Friday, December 23, 2011

Japanese Garden, Los Angeles

The exquisite flower pictured above I found growing near our home last week. I was surprised to see that it was the flower of a cactus plant. Speaking of flowers, I recently read that the poinsettia plant was brought to the states from Mexico by Joel Poinsett, the first U.S. ambassador to Mexico. He found it growing as a weed on Mexican roadsides. It later became a favorite Christmas decoration and eventually was named after him. The shrubs blooming at this time of the year in the Japanese Garden are azalea, rhododendron, and  camellia.
 The Japanese Garden is located about five miles from where we are parked here in the San Frenando  Valley. Strangely enough, it is on the grounds of the Tillman Water Reclamation Plant. All of the water used in the garden is from  reclaimed waste water. Part of the water plant is pictured below.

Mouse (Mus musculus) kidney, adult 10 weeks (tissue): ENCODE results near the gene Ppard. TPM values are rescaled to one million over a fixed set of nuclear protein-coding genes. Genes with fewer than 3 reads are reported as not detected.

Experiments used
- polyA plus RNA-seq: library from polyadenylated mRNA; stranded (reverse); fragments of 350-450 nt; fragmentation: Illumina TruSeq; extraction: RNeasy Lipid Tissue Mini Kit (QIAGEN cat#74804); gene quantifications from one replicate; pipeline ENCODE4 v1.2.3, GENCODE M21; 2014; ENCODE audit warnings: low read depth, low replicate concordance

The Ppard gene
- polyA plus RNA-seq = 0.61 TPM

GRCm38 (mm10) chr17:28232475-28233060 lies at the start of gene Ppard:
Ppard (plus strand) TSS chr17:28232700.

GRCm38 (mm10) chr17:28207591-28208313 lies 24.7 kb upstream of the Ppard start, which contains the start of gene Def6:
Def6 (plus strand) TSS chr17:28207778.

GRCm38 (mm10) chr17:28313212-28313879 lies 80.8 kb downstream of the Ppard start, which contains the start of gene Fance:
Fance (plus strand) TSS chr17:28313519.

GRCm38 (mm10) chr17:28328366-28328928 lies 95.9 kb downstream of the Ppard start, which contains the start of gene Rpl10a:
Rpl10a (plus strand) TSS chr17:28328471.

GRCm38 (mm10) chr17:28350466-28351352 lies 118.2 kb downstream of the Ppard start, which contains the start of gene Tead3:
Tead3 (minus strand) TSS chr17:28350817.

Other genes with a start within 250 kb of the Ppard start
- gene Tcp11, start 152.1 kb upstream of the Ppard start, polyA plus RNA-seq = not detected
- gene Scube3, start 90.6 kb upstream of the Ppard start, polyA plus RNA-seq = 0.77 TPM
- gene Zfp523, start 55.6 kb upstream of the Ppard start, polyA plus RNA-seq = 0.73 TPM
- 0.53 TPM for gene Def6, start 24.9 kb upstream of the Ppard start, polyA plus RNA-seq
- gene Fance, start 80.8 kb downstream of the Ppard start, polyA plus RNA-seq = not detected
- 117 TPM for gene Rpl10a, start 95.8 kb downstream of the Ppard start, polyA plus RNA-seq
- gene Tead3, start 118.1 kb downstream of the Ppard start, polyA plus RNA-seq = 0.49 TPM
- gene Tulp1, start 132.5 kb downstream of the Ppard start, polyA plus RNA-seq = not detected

Dr. Koichi Kawana was the garden's creator. In his lifetime he designed more than a dozen major Japanese gardens in the United States, including the one in St. Louis which is the largest of all of the gardens. In designing Suiho-en (the Japanese name for the garden) Dr. Kawana balanced the positive and negative forces,Yin and Yang, with a blend of traditional Japanese garden design and modern Western architecture. He was an architect as well as an artist and designed the contemporary water plant administration building located in the garden. His visionary goal was to teach visitors to the garden about the need for water recycling and reuse. We enjoyed walking around the lakes in the garden. Large groups of coots were busy feeding on the grass at the water's edge, and a lone white egret waded in one of the lakes searching for small fish to eat.  The tea house of the garden can be seen in the background of the picture below.

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